El Salvador's bitter civil-war legacy

Street-gang culture responsible for one of Latin America's highest homicide rates, is blamed on conflict of the 1980s.

    It has been 20 years since the civil war in El Salvador, but the effects of conflict between the military-led government and the Farabundo Marti National Liberation Front can still be felt throughout the country.

    With nearly 10 killings per day, the street-gang culture in El Salvador is responsible for one of the highest homicide rates in Latin America. The street gangs, comprised of tens of thousands of people who grew up in the shadow of the civil war, are seen as a perpetuation of the violence of the 1980s.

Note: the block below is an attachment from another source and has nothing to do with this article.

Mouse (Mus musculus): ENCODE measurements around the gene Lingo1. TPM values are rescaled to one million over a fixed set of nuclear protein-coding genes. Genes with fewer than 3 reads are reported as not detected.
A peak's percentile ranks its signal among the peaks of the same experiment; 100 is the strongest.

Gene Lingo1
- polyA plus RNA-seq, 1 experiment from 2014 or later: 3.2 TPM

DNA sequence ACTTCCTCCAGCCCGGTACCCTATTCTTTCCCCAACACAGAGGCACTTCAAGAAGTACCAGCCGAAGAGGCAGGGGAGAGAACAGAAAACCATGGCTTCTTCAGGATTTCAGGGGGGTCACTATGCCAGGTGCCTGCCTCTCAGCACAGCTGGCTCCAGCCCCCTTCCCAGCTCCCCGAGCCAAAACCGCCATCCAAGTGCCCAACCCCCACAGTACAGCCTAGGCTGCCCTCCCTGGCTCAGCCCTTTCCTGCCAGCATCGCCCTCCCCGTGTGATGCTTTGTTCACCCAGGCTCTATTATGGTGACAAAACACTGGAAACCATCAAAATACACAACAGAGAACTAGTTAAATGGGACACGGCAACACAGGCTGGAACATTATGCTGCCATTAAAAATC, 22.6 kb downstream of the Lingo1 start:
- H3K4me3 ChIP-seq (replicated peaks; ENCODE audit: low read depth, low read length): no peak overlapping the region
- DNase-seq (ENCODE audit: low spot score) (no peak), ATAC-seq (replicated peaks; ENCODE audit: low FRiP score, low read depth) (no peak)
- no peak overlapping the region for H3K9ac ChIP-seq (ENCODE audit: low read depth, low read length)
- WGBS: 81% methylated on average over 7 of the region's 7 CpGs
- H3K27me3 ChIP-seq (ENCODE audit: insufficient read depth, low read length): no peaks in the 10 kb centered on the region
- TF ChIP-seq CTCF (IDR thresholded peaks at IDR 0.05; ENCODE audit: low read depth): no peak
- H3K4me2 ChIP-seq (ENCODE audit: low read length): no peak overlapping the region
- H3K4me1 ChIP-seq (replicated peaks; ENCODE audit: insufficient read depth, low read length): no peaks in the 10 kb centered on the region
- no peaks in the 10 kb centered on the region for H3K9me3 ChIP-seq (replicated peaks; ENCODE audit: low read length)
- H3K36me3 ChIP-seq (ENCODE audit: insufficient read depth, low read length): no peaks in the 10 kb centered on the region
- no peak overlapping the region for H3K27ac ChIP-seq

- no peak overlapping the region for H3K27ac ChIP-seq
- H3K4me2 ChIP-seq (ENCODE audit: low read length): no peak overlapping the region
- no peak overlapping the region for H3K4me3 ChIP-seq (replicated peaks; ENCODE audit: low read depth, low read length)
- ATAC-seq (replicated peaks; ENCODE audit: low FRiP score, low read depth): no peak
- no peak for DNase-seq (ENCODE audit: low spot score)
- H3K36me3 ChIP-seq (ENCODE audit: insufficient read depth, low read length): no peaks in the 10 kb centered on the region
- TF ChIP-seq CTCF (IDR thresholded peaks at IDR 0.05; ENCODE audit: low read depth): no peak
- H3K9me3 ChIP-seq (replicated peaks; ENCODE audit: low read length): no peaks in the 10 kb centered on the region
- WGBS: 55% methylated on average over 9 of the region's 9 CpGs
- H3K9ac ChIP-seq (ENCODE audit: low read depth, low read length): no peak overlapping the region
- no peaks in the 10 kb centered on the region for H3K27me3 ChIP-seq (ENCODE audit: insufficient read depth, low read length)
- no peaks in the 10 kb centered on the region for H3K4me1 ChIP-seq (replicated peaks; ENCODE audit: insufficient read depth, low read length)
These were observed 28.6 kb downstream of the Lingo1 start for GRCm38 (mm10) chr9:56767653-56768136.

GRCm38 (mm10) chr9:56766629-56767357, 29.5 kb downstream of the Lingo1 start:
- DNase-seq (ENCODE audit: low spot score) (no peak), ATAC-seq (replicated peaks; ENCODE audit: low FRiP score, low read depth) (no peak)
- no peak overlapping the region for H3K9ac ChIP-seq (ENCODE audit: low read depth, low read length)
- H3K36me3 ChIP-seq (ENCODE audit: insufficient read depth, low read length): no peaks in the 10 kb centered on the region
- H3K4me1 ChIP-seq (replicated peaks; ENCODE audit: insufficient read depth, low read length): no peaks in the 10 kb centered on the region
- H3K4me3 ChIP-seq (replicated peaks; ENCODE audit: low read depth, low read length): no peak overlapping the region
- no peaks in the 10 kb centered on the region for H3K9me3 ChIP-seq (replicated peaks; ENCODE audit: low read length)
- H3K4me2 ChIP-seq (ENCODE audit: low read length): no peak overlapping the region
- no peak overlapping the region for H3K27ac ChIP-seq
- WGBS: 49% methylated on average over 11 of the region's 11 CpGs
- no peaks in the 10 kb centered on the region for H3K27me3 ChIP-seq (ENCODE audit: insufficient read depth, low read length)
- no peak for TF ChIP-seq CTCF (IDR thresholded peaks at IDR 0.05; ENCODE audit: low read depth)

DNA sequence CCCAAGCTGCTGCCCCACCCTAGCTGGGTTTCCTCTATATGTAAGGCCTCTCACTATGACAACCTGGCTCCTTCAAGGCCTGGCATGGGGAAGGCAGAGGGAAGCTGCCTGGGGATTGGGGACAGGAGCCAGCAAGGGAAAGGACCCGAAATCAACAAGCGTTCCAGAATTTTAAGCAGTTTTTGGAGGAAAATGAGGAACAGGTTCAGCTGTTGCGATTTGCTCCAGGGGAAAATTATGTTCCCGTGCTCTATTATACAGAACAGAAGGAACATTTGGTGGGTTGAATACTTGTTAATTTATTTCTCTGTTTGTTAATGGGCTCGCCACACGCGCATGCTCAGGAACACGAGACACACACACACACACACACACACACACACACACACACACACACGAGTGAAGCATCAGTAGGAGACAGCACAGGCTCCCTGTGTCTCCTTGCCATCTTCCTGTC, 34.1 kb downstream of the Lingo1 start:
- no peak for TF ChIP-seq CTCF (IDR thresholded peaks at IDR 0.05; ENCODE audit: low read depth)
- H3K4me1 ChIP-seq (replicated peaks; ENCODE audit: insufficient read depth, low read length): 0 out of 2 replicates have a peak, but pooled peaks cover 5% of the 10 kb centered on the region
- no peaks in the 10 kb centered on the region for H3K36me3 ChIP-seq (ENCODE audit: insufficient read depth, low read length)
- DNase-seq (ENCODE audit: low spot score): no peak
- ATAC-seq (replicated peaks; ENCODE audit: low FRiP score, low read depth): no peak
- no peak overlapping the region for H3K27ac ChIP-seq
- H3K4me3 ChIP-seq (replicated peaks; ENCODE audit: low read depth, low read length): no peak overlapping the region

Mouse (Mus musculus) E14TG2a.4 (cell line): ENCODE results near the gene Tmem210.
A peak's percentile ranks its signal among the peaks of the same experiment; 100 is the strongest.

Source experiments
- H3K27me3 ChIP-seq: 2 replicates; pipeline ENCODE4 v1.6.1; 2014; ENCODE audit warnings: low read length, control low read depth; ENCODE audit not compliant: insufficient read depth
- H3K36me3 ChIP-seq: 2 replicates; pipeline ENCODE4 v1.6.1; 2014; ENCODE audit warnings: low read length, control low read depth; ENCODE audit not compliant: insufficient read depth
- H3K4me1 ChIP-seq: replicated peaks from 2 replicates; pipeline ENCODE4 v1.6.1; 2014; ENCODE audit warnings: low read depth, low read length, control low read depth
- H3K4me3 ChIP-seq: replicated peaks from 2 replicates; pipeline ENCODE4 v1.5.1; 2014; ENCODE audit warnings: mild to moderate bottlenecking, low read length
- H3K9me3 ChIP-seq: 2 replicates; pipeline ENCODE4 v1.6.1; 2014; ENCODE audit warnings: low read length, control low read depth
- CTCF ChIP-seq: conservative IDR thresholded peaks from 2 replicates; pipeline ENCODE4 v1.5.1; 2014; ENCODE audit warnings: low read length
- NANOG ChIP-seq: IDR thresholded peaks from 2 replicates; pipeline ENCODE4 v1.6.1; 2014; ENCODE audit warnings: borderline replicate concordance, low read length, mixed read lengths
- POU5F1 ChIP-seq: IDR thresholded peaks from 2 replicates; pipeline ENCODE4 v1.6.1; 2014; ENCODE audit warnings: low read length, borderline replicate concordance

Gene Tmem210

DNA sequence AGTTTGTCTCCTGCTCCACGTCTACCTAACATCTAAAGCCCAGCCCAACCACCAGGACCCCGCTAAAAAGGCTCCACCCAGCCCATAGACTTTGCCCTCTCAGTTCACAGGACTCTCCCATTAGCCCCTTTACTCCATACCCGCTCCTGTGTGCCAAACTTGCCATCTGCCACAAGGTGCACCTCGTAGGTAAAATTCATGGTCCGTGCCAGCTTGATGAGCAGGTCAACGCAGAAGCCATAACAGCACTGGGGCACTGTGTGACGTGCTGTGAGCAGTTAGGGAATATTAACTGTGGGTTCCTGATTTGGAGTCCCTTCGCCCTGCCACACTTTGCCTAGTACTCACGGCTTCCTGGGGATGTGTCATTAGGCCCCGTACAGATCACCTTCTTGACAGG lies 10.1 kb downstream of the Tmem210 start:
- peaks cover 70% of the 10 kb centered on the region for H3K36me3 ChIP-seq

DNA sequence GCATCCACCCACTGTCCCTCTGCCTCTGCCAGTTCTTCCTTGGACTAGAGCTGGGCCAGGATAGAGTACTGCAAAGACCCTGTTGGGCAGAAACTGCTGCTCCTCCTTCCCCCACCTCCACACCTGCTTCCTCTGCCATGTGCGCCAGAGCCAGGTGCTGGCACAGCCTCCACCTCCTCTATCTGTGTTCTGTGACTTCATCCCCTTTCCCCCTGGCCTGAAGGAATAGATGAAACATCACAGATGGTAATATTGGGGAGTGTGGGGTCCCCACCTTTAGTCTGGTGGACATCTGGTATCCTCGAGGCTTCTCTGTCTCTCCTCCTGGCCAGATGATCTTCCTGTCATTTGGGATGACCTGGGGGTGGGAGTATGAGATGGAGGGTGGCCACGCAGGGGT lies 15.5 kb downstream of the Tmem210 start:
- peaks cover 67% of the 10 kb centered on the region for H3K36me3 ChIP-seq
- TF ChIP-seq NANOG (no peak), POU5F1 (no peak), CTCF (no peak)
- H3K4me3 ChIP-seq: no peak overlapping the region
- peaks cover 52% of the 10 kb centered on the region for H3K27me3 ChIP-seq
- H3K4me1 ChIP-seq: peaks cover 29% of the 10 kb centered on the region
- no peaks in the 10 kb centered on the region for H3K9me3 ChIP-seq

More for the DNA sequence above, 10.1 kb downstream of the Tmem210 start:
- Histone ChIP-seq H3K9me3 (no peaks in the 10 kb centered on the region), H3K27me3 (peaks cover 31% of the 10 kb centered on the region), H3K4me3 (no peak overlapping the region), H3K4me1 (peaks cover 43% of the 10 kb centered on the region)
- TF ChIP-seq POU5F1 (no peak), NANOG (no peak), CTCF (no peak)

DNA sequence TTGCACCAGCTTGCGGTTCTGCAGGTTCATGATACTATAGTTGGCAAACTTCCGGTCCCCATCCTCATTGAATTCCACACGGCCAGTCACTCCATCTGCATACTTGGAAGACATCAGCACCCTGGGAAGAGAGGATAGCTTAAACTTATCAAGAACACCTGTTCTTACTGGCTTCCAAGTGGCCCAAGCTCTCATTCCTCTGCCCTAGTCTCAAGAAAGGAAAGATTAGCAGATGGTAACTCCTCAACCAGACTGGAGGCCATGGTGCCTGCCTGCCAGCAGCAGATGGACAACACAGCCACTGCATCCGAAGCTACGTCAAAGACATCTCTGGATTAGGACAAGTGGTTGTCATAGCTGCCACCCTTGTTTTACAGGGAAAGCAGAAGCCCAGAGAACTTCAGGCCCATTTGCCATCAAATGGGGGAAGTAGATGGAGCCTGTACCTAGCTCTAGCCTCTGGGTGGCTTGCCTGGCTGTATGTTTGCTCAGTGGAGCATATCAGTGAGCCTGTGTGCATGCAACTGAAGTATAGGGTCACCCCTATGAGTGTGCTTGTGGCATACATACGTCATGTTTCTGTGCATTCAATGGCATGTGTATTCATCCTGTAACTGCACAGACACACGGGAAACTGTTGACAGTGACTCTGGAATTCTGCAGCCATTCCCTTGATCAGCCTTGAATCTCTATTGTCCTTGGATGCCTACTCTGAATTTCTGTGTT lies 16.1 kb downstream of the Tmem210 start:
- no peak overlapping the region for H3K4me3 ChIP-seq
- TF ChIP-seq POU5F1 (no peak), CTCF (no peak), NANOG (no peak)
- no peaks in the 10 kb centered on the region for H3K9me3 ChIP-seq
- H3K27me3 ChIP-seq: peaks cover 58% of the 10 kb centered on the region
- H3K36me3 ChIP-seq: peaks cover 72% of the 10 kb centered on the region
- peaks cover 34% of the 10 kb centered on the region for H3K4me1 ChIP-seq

In the 20 years since the signing of the Chapultepec peace accords, which effectively put an end to the 12 years of fighting, the gap between the rich and poor - one of the main reasons cited behind the conflict - has barely shrunk. More than half of the rural population survive on less than $100 per month.

    Al Jazeera's Rachel Levin reports from the Salvadoran capital, San Salvador, on the complex legacy of a decades-old conflict.

    SOURCE: Aljazeera


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